RULEX Algorithm
A RULEX Algorithm is a Rule Induction Algorithm that extracts if-then rules from a trained CEBP Network.
- AKA: Andrews-Geva Rulex Algorithm, Andrews-Geva Rule Extraction Algorithm.
- Context:
- It was developed by Andrews & Geva (1995).
- It can be implemented by a RULEX System to solve a RULEX Task.
- It can also be basis for an Automated Rule Refinement System.
- Example(s)
- Counter-Example(s):
- See: Pattern Mining Algorithm, Decision Tree Induction Algorithm, Inductive Logic Programming, If-Then Rule, Firs-Order Logic Rule.
References
2005
- (Nayak, 2005) ⇒ Richi Nayak (2005, July). "Generating Predicate Rules from Neural Networks". In: Proceedings of International Conference on Intelligent Data Engineering and Automated Learning (IDEAL 2005). DOI:10.1007/11508069_31.
- QUOTE: Tables 1 and 2 report the relative overall performance of predicate rule sets utilising different algorithms. The average performance is determined by separately measuring the performance on each data set, and then calculating the average performance across all data sets, for each rule set. Several neural network learning techniques such as cascade correlation (CC), BpTower (BT) and constrained error back propagation (CEBP) are utilised to build networks. This is to show the the applicability of predicate (or restricted first-order) rule extraction to a variety of ANN architectures. The included results are after the application of pruning algorithm (P) to reduce the input space. The proposed rule extraction techniques LAP^{[1]} and RulVI ^{[2]}; are applied on the cascade and BpTower ANNs. The Rulex^{[3]} technique is applied to extract rules from the trained CEBPNs.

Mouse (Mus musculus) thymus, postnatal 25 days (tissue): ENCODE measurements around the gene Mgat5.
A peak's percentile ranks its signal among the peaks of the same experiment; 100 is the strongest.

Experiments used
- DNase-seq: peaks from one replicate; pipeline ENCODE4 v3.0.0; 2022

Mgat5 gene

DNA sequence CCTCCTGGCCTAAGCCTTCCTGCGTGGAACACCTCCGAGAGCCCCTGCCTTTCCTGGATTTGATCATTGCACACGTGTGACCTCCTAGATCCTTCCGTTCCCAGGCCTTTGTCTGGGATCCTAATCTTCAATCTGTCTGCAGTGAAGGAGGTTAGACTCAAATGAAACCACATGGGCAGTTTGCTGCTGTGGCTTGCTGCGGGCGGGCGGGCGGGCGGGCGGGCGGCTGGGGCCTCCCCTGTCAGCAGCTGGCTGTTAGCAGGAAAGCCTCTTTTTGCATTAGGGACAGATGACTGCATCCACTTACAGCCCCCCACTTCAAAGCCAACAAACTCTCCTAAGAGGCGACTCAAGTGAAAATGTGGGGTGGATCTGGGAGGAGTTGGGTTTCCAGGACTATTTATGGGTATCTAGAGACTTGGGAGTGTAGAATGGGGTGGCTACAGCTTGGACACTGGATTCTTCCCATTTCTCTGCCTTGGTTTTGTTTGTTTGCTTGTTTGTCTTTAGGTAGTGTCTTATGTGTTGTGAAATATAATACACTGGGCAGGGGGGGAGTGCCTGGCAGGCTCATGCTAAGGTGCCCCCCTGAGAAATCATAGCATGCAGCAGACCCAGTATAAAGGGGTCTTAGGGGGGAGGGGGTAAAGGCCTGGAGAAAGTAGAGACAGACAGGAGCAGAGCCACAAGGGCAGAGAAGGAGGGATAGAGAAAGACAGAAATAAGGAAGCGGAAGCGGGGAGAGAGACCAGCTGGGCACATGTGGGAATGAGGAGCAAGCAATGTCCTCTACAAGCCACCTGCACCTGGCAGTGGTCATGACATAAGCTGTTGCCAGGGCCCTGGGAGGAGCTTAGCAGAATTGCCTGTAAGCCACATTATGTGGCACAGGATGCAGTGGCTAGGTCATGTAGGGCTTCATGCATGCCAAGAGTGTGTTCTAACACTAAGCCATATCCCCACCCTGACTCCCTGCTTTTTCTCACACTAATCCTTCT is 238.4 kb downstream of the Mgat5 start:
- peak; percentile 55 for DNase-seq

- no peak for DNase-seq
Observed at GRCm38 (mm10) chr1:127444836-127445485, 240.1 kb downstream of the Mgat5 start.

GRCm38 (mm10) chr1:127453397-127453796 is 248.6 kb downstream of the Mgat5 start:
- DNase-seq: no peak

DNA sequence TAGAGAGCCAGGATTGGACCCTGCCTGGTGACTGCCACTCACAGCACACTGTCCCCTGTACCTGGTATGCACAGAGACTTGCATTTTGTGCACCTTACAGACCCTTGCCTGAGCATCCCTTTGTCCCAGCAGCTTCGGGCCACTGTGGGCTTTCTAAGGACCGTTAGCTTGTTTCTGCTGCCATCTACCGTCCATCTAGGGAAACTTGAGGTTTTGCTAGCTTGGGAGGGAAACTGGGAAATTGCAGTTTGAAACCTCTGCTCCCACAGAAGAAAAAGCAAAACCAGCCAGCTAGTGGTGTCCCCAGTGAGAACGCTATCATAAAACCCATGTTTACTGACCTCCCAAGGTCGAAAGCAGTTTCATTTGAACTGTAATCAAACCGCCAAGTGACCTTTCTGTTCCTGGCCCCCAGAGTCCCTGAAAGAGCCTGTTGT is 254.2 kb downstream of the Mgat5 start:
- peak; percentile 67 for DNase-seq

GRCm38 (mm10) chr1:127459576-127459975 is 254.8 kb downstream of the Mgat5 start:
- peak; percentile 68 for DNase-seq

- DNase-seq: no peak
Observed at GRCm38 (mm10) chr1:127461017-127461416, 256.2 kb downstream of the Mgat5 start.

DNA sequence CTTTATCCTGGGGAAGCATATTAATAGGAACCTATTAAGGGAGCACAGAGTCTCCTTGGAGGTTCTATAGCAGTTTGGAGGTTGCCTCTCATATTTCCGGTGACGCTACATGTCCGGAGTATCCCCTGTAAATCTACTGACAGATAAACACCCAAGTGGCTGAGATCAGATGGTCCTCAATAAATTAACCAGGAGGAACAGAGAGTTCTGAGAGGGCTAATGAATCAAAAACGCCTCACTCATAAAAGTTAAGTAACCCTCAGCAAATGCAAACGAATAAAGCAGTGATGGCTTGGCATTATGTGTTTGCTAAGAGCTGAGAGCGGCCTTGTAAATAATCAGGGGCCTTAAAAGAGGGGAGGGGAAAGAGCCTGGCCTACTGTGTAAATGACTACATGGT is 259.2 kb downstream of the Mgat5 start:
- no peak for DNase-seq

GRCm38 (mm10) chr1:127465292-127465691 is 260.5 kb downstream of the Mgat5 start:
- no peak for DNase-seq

Predicate rules using | Accuracy Training (%) | Accuracy Testing (%) | Fidelity to the network (%) | |
---|---|---|---|---|
LAP | PCC | 98.28 | 95.05 | 99.04 |
PBT | 98.21 | 95.15 | 98.88 | |
RuleVI | PCC | 97.65 | 89.57 | 98.27 |
PBT | 97.59 | 84.71 | 96.87 | |
Rulex | CEBPN | 96.41 | 89.51 | 93.23 |
C4.5 | 96.99 | 94.05 | ||
Foil | 97.1 | 83.98 |
No of Conjunctive expressions | No of Predicate rules | ||
---|---|---|---|
LAP | PCC | 64 | 28 |
PBT | 63 | 21 | |
RuleVI | PCC | 39 | 18 |
PBT | 48 | 24 | |
Rulex | CEBPN | 4.6 | 4 |
C4.5 | 10 | ||
Foil | 8 |
2003
- (Andrews, 2003). ⇒ Robert Andrews (2003). "Automated Rule Refinement System". Doctoral dissertation, Queensland University of Technology.
- QUOTE: RULEX is a decompositional technique that extracts rectangular, propositional rules of the form:
IF [math]\quad \displaystyle \forall \;1 \leq i \leq n : x_i \in \left[ x_{i\;lower} , x_{i\;upper}\right][/math] |
THEN pattern belongs to the target class |
- from the hyper-ellipsoid basis functions of the restricted local cluster network (...)
Table 3.5 below gives an outline of the RULEX algorithm (...)
- from the hyper-ellipsoid basis functions of the restricted local cluster network (...)
rulex() { | |||||
create_data_structures(); | |||||
create_domain_description(); | |||||
for each local cluster | |||||
for each ridge function | |||||